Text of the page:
Deputy jailers did not follow proper protocols before sending 10 prisoners out of the jail for medical treatment, a representative of the jail’s contracted health care company told the Clark County Fiscal Court Tuesday.
“You’ve actually had about 10 individuals that the staff did not follow protocols in the evening, that were submitted off-site and sent, not even sure if the doctor was called or not just because there was no protocol to follow this and the rationale behind it,” said Michael Coffey, an expense analyst for Advanced Correctional Healthcare. “So we’re trying to get all those people up to speed. But that’s an issue that you don’t want to send them off unless you contact the doctor.”
Coffey said the protocol requires a one-page form to be filled out documenting that a jail staff member called the on-call doctor, provided by Advanced, before sending an inmate off-site when there is not a medical professional on-site.
The situation was discovered during a review, Coffey said.
Clark County Jailer Bobby Stone defended his staff’s actions, saying there was not always time to follow the health care pre-approval system. In some cases, the severity of a situation may outweigh following protocol, he said.
“Protocol might not have been filled out, but in the hours of the night, somebody lying there having a heart attack, getting protocol out and writing what’s wrong, wouldn’t have made the outcome any different,” he said. “So that’s not a big issue in my opinion.”
Judge-Executive Henry Branham said following protocol is important because it ensures that the jail staff did everything Advanced requires them to do to ensure all liability falls on the company’s shoulders.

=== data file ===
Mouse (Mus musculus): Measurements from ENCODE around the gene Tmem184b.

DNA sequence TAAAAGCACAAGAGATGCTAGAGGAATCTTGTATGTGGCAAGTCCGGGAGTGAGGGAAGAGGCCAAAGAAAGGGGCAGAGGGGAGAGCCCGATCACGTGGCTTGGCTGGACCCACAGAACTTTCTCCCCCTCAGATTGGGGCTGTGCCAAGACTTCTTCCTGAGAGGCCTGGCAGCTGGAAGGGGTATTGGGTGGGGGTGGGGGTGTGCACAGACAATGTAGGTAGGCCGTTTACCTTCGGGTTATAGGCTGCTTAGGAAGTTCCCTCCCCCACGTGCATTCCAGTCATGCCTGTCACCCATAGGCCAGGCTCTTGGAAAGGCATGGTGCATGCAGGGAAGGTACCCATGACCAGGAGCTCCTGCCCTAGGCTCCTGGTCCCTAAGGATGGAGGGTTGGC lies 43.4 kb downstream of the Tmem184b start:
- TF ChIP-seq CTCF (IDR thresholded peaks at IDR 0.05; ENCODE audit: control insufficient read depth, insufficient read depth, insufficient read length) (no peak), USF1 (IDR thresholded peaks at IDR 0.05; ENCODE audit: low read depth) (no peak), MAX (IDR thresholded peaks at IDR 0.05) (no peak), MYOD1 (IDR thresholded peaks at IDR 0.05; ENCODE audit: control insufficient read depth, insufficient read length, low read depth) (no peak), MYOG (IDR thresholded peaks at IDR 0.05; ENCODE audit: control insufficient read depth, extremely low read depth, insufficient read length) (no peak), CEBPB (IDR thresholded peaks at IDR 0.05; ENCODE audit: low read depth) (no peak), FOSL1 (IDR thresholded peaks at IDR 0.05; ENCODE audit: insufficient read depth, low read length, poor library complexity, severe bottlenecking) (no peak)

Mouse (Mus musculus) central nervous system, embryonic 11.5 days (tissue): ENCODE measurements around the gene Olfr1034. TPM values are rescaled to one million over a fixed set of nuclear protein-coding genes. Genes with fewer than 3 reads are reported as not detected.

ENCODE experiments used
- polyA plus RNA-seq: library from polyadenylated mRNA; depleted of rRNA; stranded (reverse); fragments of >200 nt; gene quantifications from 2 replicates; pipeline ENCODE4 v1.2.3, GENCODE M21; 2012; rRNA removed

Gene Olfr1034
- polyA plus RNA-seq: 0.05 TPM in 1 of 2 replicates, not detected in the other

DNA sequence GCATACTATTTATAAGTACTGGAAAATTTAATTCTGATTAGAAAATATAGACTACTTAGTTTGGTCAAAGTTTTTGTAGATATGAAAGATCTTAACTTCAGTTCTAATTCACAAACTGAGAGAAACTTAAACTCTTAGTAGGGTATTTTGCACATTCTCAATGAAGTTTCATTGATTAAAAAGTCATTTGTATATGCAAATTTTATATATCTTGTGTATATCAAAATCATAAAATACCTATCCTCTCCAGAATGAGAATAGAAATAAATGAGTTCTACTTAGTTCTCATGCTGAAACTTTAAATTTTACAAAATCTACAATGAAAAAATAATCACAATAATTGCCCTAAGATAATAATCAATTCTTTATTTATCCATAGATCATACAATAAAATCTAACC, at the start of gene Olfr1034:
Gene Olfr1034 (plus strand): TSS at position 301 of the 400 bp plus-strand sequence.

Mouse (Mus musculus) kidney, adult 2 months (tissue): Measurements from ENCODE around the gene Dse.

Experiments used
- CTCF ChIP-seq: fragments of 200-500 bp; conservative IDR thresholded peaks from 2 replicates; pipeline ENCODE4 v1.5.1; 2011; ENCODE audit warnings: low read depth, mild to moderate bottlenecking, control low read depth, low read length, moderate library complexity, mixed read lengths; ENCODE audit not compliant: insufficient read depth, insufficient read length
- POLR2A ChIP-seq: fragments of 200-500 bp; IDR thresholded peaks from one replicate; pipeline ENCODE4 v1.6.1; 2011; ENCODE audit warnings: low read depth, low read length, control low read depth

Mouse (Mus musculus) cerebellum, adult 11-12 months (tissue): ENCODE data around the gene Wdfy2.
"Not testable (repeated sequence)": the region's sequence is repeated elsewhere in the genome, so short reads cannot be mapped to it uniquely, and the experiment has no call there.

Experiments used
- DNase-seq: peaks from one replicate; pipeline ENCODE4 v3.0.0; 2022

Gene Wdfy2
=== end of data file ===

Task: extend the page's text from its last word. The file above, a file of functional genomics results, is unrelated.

“We want to follow protocols. Maybe that person’s having a heart attack, maybe they’re not. I hate to be that straightforward,” he said to Stone. “They (jail staff) are not medically trained to make that decision, so I¿think we want them to follow the protocol and if Advanced comes in and does a check ... and says they’re not following protocols, then we want you to hold them responsible for that.”
Advanced took over this year from Southern Health Partners, which provided health care to prisoners for three previous years. The contract with Advanced automatically renewed Oct. 31, and the county can cancel it with 30-day notice, Branham said.
Coffey told commissioners of the protocol violations during a presentation following the contract renewal. James Kemper, a marketing representative for Southern, also gave a presentation to the county, and commissioners will decide whether to continue with Advanced or to go back to Southern at the next Fiscal Court meeting, Wednesday, Dec. 14.
In other business, Fiscal Court approved the first reading of a joint city/county ordinance to amend the privilege fee agreement. The Winchester Board of Commissioners approved first reading at its last meeting.
Contact Katie Perkowski at firstname.lastname@example.org or follow her on Twitter, @TheSunKatie.